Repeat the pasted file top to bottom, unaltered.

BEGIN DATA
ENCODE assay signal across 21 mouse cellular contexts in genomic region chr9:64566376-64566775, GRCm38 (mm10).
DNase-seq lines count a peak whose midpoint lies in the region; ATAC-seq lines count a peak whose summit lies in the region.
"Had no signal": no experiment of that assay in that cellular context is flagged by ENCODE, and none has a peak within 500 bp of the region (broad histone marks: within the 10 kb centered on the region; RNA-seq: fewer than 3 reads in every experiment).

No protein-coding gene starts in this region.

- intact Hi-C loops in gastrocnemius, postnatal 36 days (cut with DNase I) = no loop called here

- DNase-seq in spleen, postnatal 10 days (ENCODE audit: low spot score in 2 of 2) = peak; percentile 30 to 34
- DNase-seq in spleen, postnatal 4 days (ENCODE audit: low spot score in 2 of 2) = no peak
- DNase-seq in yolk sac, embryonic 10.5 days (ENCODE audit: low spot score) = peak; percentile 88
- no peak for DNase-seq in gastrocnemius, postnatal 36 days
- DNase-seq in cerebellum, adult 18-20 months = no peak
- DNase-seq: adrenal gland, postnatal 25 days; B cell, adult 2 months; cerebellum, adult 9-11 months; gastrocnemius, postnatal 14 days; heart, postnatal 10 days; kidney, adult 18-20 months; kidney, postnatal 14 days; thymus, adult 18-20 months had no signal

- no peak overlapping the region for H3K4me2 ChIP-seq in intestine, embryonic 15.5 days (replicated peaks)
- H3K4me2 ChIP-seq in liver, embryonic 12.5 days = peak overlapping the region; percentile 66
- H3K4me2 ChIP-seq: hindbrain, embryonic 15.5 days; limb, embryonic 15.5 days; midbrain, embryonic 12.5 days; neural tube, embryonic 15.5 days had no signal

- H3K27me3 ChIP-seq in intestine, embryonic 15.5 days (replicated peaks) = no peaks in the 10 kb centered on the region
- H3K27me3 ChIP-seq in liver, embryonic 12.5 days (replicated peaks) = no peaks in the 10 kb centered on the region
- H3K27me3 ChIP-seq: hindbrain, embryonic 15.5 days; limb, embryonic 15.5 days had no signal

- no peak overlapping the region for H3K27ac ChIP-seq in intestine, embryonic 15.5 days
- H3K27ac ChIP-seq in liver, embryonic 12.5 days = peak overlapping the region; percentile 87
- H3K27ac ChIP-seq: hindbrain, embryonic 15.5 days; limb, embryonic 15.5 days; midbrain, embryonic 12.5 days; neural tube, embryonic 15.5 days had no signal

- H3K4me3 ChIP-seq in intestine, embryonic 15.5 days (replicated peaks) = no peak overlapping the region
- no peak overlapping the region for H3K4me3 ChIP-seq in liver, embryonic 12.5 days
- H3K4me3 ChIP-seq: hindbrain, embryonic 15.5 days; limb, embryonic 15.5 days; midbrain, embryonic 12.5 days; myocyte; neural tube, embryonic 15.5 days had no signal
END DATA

ENCODE assay signal across 21 mouse cellular contexts in genomic region chr9:64566376-64566775, GRCm38 (mm10).
DNase-seq lines count a peak whose midpoint lies in the region; ATAC-seq lines count a peak whose summit lies in the region.
"Had no signal": no experiment of that assay in that cellular context is flagged by ENCODE, and none has a peak within 500 bp of the region (broad histone marks: within the 10 kb centered on the region; RNA-seq: fewer than 3 reads in every experiment).

No protein-coding gene starts in this region.

- intact Hi-C loops in gastrocnemius, postnatal 36 days (cut with DNase I) = no loop called here

- DNase-seq in spleen, postnatal 10 days (ENCODE audit: low spot score in 2 of 2) = peak; percentile 30 to 34
- DNase-seq in spleen, postnatal 4 days (ENCODE audit: low spot score in 2 of 2) = no peak
- DNase-seq in yolk sac, embryonic 10.5 days (ENCODE audit: low spot score) = peak; percentile 88
- no peak for DNase-seq in gastrocnemius, postnatal 36 days
- DNase-seq in cerebellum, adult 18-20 months = no peak
- DNase-seq: adrenal gland, postnatal 25 days; B cell, adult 2 months; cerebellum, adult 9-11 months; gastrocnemius, postnatal 14 days; heart, postnatal 10 days; kidney, adult 18-20 months; kidney, postnatal 14 days; thymus, adult 18-20 months had no signal

- no peak overlapping the region for H3K4me2 ChIP-seq in intestine, embryonic 15.5 days (replicated peaks)
- H3K4me2 ChIP-seq in liver, embryonic 12.5 days = peak overlapping the region; percentile 66
- H3K4me2 ChIP-seq: hindbrain, embryonic 15.5 days; limb, embryonic 15.5 days; midbrain, embryonic 12.5 days; neural tube, embryonic 15.5 days had no signal

- H3K27me3 ChIP-seq in intestine, embryonic 15.5 days (replicated peaks) = no peaks in the 10 kb centered on the region
- H3K27me3 ChIP-seq in liver, embryonic 12.5 days (replicated peaks) = no peaks in the 10 kb centered on the region
- H3K27me3 ChIP-seq: hindbrain, embryonic 15.5 days; limb, embryonic 15.5 days had no signal

- no peak overlapping the region for H3K27ac ChIP-seq in intestine, embryonic 15.5 days
- H3K27ac ChIP-seq in liver, embryonic 12.5 days = peak overlapping the region; percentile 87
- H3K27ac ChIP-seq: hindbrain, embryonic 15.5 days; limb, embryonic 15.5 days; midbrain, embryonic 12.5 days; neural tube, embryonic 15.5 days had no signal

- H3K4me3 ChIP-seq in intestine, embryonic 15.5 days (replicated peaks) = no peak overlapping the region
- no peak overlapping the region for H3K4me3 ChIP-seq in liver, embryonic 12.5 days
- H3K4me3 ChIP-seq: hindbrain, embryonic 15.5 days; limb, embryonic 15.5 days; midbrain, embryonic 12.5 days; myocyte; neural tube, embryonic 15.5 days had no signal